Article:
Friday, June 21, 2013

"Reason and Tolerance" vs. "Prejudice and Superstition": Hunter Baker on Thrust of Secularism

From Hunter Baker's book The End of Secularism:

Because advocates of secularism present it as a solution to the "problem" of public religion, we become the audience for a caricature of the ways the two concepts are opposed to each other. Instead of "without reference to God" versus "with reference to God," the antonyms expand to look more like "reason and tolerance" versus "prejudice and superstition." This misunderstanding has not been accidental but is instead the thrust of the presentation pushed by advocates of a particular side. Thus, rational thinking processes, empirical verification, and social harmony are said to accompany a secular outlook. Religious associations, on the other hand, are tied to mysticism, violence, ignorance, and coercion. The secular take on religion is more Torquemada, Jim Jones, and Osama bin laden than Augustine, Aquinas, Luther, Newton, and Pascal. (18)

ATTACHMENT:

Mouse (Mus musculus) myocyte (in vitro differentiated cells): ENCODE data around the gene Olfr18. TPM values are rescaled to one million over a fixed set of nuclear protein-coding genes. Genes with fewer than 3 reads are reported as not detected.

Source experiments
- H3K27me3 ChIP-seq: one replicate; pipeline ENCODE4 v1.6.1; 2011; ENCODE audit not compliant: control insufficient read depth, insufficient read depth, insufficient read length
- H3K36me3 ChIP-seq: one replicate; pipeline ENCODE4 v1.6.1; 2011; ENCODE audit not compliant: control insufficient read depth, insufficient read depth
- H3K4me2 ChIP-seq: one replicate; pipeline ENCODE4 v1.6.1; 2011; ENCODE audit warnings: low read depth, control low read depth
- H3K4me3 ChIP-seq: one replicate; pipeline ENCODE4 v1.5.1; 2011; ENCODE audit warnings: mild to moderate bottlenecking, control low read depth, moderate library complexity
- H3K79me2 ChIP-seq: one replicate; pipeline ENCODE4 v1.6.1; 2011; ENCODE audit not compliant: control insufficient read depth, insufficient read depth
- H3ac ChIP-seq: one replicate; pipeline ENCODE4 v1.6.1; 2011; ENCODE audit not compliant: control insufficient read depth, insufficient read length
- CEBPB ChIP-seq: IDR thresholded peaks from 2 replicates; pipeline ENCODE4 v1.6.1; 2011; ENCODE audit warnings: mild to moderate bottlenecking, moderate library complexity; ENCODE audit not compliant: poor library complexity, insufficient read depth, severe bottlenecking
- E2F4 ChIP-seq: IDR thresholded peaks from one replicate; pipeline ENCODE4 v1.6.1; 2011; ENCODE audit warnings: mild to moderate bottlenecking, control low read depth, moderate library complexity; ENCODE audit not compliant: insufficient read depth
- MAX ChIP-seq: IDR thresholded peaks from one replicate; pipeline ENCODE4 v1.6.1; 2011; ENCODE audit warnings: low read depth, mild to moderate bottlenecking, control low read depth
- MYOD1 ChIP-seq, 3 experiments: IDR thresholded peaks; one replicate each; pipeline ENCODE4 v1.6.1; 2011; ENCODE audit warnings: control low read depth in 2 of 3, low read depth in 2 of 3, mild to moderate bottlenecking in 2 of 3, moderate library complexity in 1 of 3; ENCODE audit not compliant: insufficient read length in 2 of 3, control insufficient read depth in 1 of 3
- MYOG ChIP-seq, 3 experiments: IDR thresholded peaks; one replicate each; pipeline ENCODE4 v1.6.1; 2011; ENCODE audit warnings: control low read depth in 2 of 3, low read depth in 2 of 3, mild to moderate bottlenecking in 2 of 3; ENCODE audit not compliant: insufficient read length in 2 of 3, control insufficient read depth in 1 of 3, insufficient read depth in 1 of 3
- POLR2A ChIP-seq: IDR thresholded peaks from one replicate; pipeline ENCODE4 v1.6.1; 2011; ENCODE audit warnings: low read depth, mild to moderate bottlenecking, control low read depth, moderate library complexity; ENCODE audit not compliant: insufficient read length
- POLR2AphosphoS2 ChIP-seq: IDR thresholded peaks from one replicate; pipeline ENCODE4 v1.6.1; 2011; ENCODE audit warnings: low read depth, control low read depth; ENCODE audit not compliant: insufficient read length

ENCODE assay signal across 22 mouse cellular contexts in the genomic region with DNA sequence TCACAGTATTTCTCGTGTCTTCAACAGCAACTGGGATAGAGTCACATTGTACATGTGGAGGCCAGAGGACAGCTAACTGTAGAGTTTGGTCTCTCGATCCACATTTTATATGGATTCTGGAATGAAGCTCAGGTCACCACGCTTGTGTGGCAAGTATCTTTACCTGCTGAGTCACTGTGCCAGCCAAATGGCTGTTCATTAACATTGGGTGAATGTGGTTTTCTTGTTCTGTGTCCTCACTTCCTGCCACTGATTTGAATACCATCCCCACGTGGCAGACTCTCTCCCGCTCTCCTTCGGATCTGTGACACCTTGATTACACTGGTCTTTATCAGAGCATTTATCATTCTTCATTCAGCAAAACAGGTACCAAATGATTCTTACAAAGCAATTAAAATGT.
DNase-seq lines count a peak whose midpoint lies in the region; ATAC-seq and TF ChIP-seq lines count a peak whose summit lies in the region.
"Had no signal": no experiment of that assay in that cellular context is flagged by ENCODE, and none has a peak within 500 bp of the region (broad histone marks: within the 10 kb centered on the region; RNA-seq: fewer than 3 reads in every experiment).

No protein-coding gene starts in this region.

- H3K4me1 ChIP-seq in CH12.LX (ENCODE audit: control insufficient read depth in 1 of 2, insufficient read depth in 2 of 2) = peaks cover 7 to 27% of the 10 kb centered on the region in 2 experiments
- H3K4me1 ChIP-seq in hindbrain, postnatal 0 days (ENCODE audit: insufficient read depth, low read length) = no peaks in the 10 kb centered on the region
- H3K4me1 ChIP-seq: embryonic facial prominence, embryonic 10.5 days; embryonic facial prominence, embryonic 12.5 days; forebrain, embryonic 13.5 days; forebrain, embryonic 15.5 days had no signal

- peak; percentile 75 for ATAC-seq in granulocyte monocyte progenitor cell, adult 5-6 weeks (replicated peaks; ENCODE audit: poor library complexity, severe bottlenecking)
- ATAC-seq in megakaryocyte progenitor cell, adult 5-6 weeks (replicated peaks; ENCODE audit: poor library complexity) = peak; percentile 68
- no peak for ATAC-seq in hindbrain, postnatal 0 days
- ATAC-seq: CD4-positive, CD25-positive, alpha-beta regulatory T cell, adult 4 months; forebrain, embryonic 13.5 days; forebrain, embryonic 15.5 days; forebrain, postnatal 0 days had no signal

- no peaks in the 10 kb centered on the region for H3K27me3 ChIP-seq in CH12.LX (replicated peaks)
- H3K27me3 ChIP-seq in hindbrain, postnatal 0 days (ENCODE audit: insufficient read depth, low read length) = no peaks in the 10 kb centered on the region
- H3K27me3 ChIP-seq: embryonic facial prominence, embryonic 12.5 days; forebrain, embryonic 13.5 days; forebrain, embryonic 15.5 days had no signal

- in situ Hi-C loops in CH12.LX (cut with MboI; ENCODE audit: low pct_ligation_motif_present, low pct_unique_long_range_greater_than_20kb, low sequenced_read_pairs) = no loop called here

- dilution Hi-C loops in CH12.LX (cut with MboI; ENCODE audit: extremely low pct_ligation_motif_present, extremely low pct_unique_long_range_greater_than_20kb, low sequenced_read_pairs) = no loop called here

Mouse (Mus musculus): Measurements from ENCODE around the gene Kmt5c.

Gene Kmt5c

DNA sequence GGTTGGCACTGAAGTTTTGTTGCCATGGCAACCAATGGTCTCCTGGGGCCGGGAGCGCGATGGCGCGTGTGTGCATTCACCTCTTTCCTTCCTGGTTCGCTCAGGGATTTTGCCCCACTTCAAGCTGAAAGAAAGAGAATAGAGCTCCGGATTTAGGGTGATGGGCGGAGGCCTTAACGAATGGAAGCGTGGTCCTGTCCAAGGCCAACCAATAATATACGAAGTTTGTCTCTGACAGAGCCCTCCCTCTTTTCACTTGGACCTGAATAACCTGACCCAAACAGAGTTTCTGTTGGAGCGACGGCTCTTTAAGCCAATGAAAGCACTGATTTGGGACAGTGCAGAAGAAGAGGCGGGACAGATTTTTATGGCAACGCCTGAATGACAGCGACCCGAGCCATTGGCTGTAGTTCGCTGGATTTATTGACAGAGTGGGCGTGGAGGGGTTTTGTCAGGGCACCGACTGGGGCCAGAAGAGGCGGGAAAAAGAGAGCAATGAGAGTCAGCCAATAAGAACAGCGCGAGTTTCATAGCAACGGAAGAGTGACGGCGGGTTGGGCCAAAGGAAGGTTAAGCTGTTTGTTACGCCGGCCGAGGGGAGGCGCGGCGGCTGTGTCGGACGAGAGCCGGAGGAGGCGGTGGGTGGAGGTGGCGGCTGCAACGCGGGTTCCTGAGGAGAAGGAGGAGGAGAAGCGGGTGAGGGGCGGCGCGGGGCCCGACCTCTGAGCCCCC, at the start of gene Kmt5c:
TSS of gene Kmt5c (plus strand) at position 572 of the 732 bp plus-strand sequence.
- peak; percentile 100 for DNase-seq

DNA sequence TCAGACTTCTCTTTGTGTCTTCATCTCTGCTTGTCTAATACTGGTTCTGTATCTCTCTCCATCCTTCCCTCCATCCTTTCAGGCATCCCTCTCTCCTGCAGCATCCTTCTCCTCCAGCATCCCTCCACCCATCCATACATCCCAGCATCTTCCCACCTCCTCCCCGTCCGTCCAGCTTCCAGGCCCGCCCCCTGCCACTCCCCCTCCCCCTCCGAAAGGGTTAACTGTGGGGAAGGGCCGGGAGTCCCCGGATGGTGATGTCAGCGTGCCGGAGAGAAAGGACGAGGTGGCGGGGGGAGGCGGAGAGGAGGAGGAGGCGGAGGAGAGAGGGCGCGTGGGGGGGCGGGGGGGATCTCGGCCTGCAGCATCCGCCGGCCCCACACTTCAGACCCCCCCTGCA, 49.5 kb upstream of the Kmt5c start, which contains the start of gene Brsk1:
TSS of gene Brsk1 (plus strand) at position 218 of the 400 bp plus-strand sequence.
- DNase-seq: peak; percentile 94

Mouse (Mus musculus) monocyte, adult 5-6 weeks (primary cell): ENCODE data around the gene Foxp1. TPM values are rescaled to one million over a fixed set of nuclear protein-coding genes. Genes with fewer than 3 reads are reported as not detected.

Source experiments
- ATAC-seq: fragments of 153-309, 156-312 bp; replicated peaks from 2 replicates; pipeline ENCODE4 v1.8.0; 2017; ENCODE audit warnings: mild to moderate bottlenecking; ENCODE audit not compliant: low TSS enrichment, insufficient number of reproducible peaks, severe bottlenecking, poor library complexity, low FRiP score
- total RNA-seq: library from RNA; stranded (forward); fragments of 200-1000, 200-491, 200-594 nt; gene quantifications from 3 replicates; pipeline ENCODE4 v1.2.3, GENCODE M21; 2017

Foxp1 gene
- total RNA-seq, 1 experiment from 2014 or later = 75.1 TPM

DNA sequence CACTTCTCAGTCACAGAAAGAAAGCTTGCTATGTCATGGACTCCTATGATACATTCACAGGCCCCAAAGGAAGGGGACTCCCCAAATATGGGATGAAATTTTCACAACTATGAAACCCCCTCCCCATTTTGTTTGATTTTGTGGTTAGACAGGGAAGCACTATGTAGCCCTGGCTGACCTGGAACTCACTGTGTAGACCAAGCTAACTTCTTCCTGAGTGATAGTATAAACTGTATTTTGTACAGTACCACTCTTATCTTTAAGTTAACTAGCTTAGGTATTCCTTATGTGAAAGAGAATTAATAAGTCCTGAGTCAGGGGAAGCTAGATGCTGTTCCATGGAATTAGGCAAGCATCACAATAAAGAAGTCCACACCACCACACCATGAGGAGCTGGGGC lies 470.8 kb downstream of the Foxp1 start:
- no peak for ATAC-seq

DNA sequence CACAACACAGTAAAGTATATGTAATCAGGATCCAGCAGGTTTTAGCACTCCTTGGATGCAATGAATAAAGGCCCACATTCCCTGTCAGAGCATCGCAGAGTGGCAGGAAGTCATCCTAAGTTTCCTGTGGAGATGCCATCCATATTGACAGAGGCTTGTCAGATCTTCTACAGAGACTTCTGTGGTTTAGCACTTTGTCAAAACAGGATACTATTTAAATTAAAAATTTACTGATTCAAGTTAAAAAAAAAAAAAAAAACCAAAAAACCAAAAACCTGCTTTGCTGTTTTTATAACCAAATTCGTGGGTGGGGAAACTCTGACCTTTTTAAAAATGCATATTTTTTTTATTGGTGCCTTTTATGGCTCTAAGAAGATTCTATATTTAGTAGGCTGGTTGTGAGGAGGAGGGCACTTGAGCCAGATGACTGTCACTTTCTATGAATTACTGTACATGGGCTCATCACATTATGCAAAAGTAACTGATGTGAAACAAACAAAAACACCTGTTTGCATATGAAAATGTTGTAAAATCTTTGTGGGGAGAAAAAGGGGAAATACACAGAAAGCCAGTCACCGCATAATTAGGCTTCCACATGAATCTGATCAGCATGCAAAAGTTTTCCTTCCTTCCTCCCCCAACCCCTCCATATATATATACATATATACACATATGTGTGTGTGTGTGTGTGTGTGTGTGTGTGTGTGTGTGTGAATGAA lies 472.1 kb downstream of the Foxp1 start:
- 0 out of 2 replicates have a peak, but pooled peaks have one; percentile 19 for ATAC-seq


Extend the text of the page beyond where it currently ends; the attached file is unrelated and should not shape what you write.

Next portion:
To prove his point, he gives the following example:

Garry wills, writing for the New York Times after the reelection of George W. Bush, bemoaned the turn of Americans from "intelligence . . . and regard for secular sciences" to resembling America's fundamentalist Islamic enemies more than its cousins in western Europe.  One of his key evidences was that Americans believed in the virgin birth in grater numbers than they endorsed Darwin's theory. (18)

Hunter then writes:

On this view, religion is like white phosphorus. it should be submerged lest it ignite. This reading somehow forgets that a Christian culture gave birth to our Western emphasis on science and reason and that the church was an important patron of scientific work. (18)


For more:
The Lure & Folly of Secular Religion
It Works Both Ways: The Fallacy of Legalistic Religion & Secularism 
The Secular Rage Against Homeschooling
Secular Religion?: Stonestreet on the Implications of "Faith"
The Dark Reality of Secular Eschatology: Saving the Planet With One Child at a Time 
Repost Friday | What the Book of Galatians Taught Me About Politics: The Importance of Freedom, Personal Responsibility, and Community  
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